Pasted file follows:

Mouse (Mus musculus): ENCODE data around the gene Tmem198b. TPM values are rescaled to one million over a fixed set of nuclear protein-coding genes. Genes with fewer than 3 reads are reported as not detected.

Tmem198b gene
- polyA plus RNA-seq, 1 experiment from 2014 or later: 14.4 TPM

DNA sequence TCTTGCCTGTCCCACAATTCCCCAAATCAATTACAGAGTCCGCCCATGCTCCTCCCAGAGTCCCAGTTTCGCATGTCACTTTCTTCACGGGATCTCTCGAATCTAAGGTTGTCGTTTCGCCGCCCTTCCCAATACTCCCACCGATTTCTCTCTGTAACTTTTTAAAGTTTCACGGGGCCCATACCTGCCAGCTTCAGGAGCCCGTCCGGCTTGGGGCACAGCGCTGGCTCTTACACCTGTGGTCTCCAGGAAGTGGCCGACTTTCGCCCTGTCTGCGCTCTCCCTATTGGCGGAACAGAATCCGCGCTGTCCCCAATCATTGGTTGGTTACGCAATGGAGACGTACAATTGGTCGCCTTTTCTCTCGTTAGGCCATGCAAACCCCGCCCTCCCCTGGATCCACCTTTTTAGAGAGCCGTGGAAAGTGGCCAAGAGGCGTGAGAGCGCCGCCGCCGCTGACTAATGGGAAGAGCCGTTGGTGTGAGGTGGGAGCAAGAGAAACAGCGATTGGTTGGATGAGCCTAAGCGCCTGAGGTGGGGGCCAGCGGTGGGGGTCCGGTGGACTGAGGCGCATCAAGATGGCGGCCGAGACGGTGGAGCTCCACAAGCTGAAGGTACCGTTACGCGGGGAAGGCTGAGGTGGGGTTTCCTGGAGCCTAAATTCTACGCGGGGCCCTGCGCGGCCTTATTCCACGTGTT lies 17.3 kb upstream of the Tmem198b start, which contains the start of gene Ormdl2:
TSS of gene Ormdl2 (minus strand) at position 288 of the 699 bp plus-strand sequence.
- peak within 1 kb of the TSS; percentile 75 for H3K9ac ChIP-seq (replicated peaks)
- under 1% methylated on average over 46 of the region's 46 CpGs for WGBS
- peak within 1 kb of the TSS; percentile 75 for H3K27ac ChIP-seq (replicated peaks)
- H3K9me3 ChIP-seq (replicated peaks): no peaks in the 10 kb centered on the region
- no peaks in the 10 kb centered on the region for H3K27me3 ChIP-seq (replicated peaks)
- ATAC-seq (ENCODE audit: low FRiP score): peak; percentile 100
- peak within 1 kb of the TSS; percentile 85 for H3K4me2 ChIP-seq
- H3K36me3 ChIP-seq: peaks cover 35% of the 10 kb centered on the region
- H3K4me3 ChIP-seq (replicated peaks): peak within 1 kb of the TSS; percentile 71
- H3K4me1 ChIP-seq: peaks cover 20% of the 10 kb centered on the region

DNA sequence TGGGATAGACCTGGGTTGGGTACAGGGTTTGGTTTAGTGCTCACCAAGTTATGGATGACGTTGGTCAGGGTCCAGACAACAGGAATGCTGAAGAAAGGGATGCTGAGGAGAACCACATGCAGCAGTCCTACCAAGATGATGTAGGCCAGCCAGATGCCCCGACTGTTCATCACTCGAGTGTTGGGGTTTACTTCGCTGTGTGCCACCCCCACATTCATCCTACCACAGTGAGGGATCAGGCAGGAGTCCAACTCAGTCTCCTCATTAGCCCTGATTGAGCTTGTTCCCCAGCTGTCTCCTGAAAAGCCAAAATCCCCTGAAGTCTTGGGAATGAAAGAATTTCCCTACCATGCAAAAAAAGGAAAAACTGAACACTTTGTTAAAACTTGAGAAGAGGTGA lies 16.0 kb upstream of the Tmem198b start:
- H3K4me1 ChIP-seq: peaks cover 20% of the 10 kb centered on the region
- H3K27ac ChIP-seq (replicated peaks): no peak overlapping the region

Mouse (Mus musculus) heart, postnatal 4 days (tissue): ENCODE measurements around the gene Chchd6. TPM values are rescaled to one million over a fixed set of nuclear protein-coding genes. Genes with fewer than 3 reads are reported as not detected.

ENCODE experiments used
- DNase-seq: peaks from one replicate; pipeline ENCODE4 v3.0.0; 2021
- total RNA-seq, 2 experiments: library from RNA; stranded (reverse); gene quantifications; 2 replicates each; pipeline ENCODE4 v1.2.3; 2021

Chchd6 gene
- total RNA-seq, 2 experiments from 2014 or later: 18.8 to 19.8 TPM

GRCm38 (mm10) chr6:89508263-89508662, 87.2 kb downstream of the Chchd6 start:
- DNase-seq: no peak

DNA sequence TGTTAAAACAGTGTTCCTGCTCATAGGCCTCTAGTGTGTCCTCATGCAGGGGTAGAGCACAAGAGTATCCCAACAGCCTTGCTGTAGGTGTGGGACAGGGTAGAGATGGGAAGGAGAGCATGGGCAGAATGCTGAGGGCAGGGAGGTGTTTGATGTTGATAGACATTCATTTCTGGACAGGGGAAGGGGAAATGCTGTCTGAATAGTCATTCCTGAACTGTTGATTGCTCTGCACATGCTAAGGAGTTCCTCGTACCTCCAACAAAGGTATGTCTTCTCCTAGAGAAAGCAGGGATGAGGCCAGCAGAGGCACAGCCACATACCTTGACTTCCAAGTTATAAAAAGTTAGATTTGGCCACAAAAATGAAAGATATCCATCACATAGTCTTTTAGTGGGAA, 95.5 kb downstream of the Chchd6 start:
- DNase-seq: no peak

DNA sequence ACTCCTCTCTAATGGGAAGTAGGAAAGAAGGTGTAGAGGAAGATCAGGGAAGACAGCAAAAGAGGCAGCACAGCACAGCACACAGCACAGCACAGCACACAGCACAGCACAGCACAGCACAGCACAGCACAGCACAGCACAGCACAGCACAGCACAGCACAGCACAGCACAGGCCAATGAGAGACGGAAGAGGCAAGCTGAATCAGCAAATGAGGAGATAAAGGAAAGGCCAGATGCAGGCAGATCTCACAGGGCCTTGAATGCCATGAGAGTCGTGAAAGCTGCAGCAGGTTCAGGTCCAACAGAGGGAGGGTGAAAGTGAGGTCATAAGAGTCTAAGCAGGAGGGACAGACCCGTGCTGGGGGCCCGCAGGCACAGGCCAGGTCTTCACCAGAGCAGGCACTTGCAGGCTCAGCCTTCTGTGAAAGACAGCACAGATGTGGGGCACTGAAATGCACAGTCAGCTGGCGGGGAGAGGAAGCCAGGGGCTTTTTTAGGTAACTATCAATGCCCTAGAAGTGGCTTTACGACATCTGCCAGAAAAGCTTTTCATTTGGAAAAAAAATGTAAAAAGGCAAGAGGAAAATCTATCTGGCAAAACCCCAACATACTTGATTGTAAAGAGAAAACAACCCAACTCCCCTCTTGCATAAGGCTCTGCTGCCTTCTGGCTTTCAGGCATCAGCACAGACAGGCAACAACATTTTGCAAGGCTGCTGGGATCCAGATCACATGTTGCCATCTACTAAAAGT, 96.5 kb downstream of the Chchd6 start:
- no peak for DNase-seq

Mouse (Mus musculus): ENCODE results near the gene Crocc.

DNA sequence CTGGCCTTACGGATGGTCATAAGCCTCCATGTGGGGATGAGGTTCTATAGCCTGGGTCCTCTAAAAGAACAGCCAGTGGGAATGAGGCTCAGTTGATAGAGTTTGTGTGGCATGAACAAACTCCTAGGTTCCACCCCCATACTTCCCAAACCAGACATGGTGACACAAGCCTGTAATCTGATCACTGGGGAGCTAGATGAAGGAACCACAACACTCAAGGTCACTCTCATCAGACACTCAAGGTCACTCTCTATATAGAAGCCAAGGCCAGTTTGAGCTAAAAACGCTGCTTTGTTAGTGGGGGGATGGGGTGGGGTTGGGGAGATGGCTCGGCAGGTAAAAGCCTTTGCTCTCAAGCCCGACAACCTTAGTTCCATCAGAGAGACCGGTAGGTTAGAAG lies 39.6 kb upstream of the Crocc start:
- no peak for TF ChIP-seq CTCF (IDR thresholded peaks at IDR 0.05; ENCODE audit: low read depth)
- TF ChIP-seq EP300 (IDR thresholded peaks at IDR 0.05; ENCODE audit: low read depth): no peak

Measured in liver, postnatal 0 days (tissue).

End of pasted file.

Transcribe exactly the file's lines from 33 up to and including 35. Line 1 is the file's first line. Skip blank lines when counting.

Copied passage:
- no peak for TF ChIP-seq CTCF (IDR thresholded peaks at IDR 0.05; ENCODE audit: low read depth)
- TF ChIP-seq EP300 (IDR thresholded peaks at IDR 0.05; ENCODE audit: low read depth): no peak

Measured in liver, postnatal 0 days (tissue).